If you have a new television, or are thinking Santa may bring you one for the holidays, chances are you’ve been exposed to the newest way films can be screwed up between the time they’re finished and the time you watch them. “Motion Smoothing” is the newest, hottest feature found on televisions with increased refresh rates. This devil goes by many names, depending on manufacturer: Auto Motion Plus, Motionflow, Motion Enhancement, Motion Picture Pro 4, TruMotion, etc.
This feature takes your 24 frames-per-second films and “upgrades” them to higher frame rates, making those crusty, ol’ fashioned picture shows look like slick, newfangled HD video. Worse, this feature tends to be enabled by default in the presets of new televisions. If someone does not know what is making their movies look “weird” and does not think to look for the feature’s off-switch, this “Motion Smoothing” will continue to ravage every movie viewed on that TV.
A really great article about this – providing many details, including where exactly you’ll find those off-switches – can be delved into here.
By no means is this the first time expensive, meticulously-crafted motion pictures have been mangled just as they reach your eyeballs. In fact, defiling movies is a tradition as old as cinema itself.
For decades, movies photographed in focus by skilled professionals have been exhibited out-of-focus by lazy projectionists. Not on my watch. I was a theater projectionist when I was a teenager, and I refused to use the timers that started the movies automatically. I stood next to each projector and started each film manually to make sure it was in focus and framed properly. Seeing films at other theaters in subsequent years, and witnessing the less-than-impressive work of lazy or stoned projectionists, I came to understand that projectionists in my mindset were few and far between.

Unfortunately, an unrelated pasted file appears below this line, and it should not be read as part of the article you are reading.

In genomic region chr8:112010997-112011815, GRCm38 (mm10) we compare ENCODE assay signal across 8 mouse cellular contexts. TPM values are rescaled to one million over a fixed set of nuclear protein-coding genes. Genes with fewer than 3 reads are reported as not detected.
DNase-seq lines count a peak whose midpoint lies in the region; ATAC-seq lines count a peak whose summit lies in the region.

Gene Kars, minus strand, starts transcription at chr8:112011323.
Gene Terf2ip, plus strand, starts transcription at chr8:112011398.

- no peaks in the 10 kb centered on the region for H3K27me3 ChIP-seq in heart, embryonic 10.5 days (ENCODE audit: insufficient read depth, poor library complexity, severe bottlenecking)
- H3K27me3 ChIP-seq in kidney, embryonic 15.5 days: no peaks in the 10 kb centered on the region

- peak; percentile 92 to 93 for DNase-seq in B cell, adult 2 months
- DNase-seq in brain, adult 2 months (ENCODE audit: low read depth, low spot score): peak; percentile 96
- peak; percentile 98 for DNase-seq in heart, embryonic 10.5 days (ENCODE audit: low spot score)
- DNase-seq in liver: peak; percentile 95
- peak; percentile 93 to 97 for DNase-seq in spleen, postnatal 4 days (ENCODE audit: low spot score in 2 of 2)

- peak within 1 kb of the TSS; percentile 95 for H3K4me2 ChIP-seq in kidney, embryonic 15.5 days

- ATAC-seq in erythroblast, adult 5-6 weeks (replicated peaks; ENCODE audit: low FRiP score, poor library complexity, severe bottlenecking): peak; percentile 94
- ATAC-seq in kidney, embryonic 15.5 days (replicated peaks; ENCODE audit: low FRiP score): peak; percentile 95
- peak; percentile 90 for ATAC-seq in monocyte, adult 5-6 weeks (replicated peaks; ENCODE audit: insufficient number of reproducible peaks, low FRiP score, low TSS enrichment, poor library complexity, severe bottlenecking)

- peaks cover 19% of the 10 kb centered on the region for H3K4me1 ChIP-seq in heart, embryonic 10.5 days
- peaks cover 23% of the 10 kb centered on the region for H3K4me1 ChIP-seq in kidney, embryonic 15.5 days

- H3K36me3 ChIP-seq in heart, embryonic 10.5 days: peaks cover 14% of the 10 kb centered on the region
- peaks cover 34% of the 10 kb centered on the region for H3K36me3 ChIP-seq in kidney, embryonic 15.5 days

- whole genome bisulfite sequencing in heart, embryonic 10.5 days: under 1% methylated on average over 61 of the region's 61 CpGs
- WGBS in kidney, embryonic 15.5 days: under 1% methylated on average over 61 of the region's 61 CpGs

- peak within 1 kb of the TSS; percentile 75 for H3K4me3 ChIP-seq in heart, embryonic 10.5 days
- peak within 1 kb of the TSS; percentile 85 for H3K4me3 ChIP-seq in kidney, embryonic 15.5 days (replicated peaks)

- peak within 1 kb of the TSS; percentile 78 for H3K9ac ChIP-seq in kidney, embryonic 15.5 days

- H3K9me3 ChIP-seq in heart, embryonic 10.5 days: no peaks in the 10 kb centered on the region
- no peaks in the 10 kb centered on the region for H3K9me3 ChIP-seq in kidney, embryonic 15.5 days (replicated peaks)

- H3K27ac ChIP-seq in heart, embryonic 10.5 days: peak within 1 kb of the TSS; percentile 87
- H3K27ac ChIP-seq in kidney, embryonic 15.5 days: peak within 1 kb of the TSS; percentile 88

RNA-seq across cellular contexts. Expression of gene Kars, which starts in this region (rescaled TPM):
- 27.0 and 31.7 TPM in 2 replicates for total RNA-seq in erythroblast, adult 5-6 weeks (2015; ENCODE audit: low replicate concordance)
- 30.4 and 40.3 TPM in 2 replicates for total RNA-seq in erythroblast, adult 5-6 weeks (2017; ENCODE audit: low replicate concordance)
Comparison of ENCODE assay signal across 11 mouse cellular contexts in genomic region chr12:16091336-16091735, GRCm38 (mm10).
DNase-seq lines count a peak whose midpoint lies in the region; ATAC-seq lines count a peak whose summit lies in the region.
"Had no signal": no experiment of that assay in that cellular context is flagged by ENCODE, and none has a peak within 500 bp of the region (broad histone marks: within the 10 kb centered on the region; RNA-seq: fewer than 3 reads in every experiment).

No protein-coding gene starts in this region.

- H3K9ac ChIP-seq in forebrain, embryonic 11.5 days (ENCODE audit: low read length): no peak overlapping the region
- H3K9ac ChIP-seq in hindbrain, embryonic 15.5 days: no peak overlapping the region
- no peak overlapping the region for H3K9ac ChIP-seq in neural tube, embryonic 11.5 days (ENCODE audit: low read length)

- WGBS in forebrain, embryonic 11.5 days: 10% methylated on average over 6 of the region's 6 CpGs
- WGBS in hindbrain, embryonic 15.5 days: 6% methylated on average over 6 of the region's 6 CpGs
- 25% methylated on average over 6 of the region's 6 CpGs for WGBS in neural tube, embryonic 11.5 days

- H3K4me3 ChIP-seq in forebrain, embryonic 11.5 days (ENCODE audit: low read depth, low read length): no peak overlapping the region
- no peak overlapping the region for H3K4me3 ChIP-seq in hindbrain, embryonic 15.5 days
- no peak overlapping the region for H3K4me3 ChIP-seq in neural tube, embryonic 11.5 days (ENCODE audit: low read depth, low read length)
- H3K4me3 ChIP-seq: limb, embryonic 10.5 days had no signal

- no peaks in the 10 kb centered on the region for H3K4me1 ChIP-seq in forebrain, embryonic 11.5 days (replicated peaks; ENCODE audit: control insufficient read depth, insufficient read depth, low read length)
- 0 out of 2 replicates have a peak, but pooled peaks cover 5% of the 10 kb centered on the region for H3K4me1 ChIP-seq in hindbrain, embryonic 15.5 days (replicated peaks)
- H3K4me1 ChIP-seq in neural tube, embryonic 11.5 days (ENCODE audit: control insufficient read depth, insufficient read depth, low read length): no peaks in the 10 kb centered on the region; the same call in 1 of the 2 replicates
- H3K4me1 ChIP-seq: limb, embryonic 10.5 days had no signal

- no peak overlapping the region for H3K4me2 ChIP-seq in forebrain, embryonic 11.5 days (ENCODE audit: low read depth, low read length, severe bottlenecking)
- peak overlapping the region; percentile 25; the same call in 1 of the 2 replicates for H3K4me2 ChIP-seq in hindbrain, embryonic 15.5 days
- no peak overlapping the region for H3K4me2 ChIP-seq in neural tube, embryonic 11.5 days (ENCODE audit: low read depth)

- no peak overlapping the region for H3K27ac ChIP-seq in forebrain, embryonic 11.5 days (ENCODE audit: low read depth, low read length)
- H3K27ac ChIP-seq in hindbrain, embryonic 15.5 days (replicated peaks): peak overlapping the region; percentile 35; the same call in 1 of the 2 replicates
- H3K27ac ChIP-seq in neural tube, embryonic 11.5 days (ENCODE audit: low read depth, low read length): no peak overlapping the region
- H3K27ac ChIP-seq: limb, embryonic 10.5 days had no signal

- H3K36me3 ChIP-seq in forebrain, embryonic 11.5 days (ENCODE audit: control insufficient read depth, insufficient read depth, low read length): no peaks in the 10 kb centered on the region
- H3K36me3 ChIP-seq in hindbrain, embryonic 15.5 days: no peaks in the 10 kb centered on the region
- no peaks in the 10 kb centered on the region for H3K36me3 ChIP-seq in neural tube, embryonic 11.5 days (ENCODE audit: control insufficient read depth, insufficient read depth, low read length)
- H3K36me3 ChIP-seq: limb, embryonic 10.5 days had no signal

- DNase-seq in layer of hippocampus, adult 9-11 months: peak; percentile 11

It’s not just focus and framing one needs to worry about in the projection booth. Seldom are projector bulbs putting out the proper foot-candles. A dim bulb makes the film projected much darker than it was intended. Many theaters reduce bulb brightness on purpose to keep their bulb-replacement costs down. A dimmer bulb lasts longer.
At the theater for which I worked, a problem with one of the projector’s lenses made it impossible to focus the entire image. If the middle and the right side of the screen were in focus, the left side of the screen was blurry. I requested that this be remedied, but the theater chain ignored my demands. This projector functioned this way on the day I arrived, on my last day at this job, and on every day in between.